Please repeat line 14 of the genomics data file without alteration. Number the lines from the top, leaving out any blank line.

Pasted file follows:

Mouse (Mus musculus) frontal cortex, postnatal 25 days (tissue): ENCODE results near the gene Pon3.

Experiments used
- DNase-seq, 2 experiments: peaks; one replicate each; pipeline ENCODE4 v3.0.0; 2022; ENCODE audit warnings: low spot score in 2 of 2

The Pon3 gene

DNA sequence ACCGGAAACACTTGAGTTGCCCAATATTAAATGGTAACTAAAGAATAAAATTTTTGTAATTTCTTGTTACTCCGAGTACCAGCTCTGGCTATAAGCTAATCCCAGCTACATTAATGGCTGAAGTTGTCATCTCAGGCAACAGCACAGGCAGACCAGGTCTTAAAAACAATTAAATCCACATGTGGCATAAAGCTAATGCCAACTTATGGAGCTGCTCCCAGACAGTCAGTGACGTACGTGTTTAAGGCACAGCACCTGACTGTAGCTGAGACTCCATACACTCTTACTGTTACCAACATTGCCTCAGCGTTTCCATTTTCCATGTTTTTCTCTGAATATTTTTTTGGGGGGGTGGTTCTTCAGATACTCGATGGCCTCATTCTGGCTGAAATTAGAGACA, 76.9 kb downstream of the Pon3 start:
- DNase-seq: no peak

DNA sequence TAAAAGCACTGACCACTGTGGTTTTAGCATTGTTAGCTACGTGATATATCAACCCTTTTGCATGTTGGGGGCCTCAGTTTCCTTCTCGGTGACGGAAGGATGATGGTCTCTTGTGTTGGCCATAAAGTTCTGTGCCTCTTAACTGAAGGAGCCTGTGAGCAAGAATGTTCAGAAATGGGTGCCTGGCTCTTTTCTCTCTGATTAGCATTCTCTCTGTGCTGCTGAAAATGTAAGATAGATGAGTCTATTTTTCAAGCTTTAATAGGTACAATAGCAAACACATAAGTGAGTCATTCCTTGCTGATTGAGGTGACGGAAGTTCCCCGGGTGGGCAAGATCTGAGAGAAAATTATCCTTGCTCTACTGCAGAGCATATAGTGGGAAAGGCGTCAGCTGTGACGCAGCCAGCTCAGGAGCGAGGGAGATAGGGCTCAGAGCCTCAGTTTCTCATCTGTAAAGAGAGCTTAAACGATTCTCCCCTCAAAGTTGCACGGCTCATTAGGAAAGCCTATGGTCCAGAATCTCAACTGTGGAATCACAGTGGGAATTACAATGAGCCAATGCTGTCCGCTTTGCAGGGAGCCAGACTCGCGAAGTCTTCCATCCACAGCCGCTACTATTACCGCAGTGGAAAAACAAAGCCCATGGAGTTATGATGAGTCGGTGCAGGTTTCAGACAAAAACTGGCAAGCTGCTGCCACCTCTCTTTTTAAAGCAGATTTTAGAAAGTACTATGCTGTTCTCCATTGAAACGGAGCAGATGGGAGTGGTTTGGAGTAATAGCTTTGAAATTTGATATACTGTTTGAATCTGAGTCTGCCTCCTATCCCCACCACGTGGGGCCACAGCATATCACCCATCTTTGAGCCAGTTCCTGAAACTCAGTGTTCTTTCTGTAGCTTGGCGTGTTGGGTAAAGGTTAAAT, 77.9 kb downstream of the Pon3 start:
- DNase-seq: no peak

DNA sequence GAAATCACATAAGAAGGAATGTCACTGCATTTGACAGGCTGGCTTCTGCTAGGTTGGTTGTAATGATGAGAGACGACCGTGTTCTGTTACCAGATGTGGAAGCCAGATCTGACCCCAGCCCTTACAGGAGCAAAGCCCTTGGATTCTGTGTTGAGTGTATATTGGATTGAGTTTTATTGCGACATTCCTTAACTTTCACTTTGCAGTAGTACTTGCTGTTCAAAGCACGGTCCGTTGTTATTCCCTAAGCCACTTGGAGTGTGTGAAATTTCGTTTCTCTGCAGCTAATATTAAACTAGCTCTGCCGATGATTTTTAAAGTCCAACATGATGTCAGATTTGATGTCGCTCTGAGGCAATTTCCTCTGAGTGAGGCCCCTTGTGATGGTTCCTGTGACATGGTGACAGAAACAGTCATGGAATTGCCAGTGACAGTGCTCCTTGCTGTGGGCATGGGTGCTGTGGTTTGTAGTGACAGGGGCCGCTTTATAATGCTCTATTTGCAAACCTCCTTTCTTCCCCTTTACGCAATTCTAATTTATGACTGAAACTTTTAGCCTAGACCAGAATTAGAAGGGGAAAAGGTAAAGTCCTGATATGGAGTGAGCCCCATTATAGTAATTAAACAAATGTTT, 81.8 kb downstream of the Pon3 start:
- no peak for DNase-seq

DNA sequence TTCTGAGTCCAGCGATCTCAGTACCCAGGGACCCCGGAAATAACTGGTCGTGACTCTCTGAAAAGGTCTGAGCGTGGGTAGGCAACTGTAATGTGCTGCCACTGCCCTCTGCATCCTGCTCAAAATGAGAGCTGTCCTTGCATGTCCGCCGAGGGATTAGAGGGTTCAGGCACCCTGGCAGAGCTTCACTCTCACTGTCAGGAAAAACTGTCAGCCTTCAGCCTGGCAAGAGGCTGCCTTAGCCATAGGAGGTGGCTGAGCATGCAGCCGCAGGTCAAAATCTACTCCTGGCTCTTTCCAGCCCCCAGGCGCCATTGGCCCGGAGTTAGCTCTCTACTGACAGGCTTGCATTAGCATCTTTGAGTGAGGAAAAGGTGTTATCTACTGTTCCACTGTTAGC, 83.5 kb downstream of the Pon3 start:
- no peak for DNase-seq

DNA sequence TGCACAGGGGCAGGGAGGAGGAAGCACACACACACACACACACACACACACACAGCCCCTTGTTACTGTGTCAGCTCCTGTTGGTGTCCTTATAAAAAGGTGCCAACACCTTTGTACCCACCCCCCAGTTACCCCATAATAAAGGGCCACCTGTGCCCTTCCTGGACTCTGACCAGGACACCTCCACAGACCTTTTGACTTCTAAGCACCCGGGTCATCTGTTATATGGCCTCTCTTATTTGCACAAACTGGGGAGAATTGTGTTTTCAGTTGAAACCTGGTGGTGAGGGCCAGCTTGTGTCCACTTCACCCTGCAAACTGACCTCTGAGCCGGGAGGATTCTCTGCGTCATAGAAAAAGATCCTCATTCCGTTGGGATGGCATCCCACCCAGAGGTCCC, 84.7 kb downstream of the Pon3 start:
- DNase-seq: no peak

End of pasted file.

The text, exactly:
- DNase-seq: no peak